As we reached billycart age, around ten, we quickly became very good at making axles.  These were typically made of 5/8" mild steel rod purchased from the hardware store then cut to length with a hacksaw.  Two small holes but large enough for a cotter (split) pin, or just a bent over nail, were drilled at each end; spaced to accommodate our chosen wheel; plus washers.  I could do this either by hand, using my own hand-brace (very slow) or illicitly, using my father's centre-punch and very precious electric drill.

Thornleigh has some very good hills and billy carts really need a good brake.   Peter's had good steering but relied on his heels to stop or slow down.  Before taking it for a spin down Paling Street, our usual test area, we built a makeshift track down our steep driveway; around the house; down the side steps; and into the back garden. 

Down went Peter in the Red Flash; clank clank clank went the Flash as it flew down the steps; scrissh went the dirt he made the corner; scream went Peter as he hit the vent of the septic tank at the far-side of the back lawn; and tore his leg open,  He still has the scar.

Although my billycart was more mundane it was not lacking in speed and I wore-out several brakes down Paling street.  A little over half-way down there is the intersection of Cavendish Street.  This was still unsealed and ran down over the creek and then up; removing the need to brake on the downward run.  I could do a very nice skid turn into the dirt at the top of this street but the surface further down was harder; un-even and rutted. 

With each run I got more daring until the inevitable happened. In a hard rut the tyre on my inside front wheel came back and hit the central bar and it stopped dead.  I went flying; sustaining gravel-rash to my hands, elbows, one hip and leg and the top and side of my face.  It was all superficial but there was a very laborious removal of dirt and gravel from my wounds, and an even more painful disinfection with bright red mercurochrome. Then I had no use of my hands and could only drink my meals through a straw for more than a week.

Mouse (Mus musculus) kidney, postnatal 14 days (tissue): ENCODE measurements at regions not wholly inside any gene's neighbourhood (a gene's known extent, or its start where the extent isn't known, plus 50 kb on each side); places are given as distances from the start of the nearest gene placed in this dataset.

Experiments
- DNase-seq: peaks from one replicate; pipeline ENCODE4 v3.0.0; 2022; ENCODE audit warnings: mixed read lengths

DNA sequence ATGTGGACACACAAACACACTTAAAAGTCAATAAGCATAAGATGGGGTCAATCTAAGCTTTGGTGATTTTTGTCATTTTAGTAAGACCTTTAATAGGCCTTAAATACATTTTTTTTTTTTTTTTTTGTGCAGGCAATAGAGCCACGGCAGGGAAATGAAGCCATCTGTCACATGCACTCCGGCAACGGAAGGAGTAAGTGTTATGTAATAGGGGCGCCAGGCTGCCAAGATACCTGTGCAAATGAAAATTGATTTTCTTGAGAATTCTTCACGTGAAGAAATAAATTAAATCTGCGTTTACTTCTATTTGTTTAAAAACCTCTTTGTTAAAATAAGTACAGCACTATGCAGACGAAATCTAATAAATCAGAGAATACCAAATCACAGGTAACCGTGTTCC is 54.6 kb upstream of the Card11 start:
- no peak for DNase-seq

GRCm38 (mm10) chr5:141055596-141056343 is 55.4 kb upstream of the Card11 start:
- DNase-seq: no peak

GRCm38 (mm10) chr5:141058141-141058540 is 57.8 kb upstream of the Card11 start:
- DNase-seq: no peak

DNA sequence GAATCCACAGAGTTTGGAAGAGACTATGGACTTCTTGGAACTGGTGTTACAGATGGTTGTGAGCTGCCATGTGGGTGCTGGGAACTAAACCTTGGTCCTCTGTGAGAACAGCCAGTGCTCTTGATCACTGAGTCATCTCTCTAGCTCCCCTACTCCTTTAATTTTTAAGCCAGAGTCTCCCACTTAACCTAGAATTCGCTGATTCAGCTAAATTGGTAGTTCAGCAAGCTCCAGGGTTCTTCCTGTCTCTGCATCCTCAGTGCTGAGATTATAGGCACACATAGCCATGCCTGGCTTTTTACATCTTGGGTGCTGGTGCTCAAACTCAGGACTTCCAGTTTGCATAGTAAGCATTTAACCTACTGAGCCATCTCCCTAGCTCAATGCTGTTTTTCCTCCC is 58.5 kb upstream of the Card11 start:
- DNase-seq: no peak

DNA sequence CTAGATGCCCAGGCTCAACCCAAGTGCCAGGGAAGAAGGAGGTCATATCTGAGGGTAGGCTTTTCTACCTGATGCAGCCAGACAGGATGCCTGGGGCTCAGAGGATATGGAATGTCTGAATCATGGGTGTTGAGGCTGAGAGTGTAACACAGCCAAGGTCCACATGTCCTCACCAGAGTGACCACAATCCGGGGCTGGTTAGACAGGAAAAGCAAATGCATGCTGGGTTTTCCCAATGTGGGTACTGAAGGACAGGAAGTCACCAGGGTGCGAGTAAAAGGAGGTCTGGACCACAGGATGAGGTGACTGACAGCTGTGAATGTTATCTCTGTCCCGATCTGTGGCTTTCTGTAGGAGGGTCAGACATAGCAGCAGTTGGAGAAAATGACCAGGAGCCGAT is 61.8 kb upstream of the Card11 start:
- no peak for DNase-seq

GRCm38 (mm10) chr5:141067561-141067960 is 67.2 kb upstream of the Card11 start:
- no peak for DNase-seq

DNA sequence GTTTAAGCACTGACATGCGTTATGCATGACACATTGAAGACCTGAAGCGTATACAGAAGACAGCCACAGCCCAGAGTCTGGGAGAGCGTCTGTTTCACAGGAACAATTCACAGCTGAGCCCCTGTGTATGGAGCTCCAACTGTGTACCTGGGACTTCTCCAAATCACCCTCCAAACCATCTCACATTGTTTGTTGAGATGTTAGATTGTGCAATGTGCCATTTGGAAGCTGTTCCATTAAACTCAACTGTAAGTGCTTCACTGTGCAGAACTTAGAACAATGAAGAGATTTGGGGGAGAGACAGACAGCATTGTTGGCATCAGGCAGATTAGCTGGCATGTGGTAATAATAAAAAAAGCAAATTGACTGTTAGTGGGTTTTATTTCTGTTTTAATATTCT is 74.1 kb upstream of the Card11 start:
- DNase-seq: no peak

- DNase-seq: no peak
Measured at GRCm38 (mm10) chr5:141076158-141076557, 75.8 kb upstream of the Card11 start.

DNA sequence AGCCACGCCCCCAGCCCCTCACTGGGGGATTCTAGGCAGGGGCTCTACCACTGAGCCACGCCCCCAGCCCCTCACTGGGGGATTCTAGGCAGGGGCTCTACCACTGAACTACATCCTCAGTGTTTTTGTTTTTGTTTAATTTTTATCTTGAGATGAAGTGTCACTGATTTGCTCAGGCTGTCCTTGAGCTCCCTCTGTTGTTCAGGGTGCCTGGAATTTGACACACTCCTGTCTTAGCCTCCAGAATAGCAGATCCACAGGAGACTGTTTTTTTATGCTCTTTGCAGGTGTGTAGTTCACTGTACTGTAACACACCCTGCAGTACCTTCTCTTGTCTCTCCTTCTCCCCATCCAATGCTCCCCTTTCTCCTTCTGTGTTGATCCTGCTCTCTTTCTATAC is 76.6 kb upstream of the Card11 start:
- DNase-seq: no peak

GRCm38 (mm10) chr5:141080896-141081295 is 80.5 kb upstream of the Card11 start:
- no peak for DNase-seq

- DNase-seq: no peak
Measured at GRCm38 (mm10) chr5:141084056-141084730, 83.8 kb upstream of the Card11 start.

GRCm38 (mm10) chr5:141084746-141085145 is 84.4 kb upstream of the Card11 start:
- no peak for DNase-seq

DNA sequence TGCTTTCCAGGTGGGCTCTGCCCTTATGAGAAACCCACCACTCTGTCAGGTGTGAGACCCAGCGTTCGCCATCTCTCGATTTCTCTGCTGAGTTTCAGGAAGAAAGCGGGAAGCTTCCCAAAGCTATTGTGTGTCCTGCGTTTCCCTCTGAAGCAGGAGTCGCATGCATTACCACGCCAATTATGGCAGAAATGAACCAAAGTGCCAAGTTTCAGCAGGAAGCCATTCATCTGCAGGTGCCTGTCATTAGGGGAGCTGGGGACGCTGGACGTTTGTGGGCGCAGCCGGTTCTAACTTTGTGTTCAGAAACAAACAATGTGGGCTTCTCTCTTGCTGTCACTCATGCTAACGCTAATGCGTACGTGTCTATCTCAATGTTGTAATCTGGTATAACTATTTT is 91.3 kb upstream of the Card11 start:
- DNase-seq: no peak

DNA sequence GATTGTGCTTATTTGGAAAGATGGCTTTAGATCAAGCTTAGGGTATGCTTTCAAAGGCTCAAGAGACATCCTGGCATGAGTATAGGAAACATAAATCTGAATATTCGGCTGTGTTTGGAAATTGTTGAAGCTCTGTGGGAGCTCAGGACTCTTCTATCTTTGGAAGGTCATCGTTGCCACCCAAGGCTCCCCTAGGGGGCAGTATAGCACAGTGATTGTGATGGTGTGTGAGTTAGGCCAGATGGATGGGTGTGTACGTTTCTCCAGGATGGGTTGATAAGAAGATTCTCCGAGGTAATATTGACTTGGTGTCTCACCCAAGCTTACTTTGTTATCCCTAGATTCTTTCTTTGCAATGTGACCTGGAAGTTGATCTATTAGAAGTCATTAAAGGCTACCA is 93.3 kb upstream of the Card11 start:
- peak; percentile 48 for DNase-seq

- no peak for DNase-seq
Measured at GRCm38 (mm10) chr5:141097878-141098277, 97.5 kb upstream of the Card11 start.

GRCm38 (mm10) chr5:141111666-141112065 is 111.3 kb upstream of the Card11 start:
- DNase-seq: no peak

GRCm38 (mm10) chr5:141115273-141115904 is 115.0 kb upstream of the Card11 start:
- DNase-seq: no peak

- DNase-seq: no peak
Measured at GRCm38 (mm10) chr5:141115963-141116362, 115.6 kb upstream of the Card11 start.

Meanwhile Colin's engineer father, who was also a skilled carpenter, approached building a superior, fully-enclosed machine for Colin as a personal project.  Colin may well have built his own simpler machine, as I did, but John was intervening, probably concerned about gravel-rash. 

We decided to 'give Paling street a miss' as a test location for the new machine and instead went over to Bob Piper's place.  Maybe Paling St had been banned.

Bob's street was much less steep but only because half way down was very steep section; a small cliff.  As his brakes were suspect Colin elected to make his test-run down the footpath; without fully comprehending that even on a gentle hill, continuing to accelerate with no brakes could be an issue.  This was particularly so as the steep section corresponded with an, appropriately named, 'flight' of steps in the footpath. 

Colin survived.  He wasn't even concussed when his beautiful sports-car-like billycart first became a small aircraft to rival the Wright Brothers at Kitty Hawk; clearing the bottom of the steps by at least ten feet; and then a pile of kindling.